Program Competencies

The CLR Program supports the advancement of integrated and interdisciplinary education, training, and career development in Clinical and Translational Science. The National Centers for Translational Science (NCATS), in collaboration with the CTSA Education and Career Development Key Function Committee, formed the Education Core Competency Work Group to define the training standards for core competencies in clinical and translational research. The work group’s final recommendations for core competencies include fourteen thematic areas that should shape the training experiences of junior investigators by defining the skills, attributes, and knowledge that can be shared across multidisciplinary teams of clinician-scientists. The Clinical Research Education Program has recently adopted these program competencies for all students.

The CLR Program uses these thematic competencies to guide overall program learning objectives, overall curriculum development, and course-specific learning objectives. Students will be expected to achieve proficiency in these thematic areas in the course of class work, seminars, journal club, independent study and through the Master’s Thesis and/or PhD dissertation. Attainment of these respective competencies will be assessed through the satisfactory completion of course work.

Core competencies in clinical, translational and patient-oriented research core thematic areas are outlined as follows:


  • Identify basic and preclinical studies that are potential testable clinical research hypotheses

  • Identify research observations that could be the basis of large clinical trials

  • Define the data that formulate research hypotheses

  • Derive translational questions from clinical research data

  • Prepare the background and significance sections of a research proposal

  • Critique clinical and translational research questions using date-based literature searches

  • Extract information from the scientific literature that yields scientific insight for research innovation


  • Conduct a comprehensive and systematic search of the literature using informatics techniques

  • Summarize evidence from the literature on a clinical problem

  • Describe the mechanism of a clinical problem reviewed in a manuscript

  • Use evidence as the basis of the critique and interpretation of results of published studies

  • Identify potential sources of bias and variations in published studies

  • Interpret published literature in a causal framework

  • Identify gaps in knowledge within a research problem


  • Formulate a well-defined clinical or translational research question to be studied in human or animal models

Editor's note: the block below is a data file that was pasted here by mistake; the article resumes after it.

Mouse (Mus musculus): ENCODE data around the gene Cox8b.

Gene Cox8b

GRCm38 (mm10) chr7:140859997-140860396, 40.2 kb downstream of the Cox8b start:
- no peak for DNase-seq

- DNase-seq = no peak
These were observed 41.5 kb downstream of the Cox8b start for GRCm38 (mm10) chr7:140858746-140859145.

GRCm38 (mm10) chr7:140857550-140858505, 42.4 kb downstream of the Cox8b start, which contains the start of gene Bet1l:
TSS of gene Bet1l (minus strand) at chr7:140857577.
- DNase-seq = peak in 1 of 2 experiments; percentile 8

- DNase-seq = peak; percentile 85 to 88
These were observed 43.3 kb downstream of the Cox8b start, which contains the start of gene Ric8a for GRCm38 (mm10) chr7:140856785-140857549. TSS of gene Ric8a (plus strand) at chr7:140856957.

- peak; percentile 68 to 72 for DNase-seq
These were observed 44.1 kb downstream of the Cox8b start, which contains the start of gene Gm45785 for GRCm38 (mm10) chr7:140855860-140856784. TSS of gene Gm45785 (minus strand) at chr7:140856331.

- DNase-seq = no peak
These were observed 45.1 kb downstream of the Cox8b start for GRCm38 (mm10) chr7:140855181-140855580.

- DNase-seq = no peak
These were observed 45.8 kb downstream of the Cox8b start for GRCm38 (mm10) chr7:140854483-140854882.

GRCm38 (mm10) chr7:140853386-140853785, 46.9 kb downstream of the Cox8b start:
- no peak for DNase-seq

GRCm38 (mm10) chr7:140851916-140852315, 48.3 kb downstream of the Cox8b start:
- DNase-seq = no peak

• Propose study designs for addressing a clinical or translational research question

  • Assess the strengths and weaknesses of possible study designs for a given clinical or translational research question

  • Design a research study protocol

  • Identify a target population for a clinical or translational research project

  • Identify measures to be applied to a clinical or translational research project

  • Design a research data analysis plan

  • Determine resources needed to implement a clinical or translational research plan

  • Prepare and application to the IRB


  • Compare the feasibility, efficiency, and ability to derive unbiased inferences from different clinical and translational research study designs

  • Assess threats to internal validity in any planned or completed clinical or translational study, including selection bias, misclassification, and confounding

  • Incorporate regulatory precepts into the design of any clinical or translational study

  • Integrate elements of translational research into given study designs that could provide the basis for future research, such as the collection of biomedical specimens, nested studies, and the development of community-based interventions


  • Describe the concepts and implications of reliability and validity of study measurements

  • Evaluate the reliability and validity of measures

  • Assess threats to study validity (bias) including problems with sampling, recruitment, randomization, and comparability of study groups

  • Differentiate between the analytic problems that can be addressed with standard methods and those requiring input from biostatisticians and other scientific experts

  • Implement quality assurance systems with control procedures for data intake, management, and monitoring for different study designs

  • Assess data sources and data quality to answer specific clinical or translational research questions

  • Implement quality assurance and control procedures for different study designs and analysis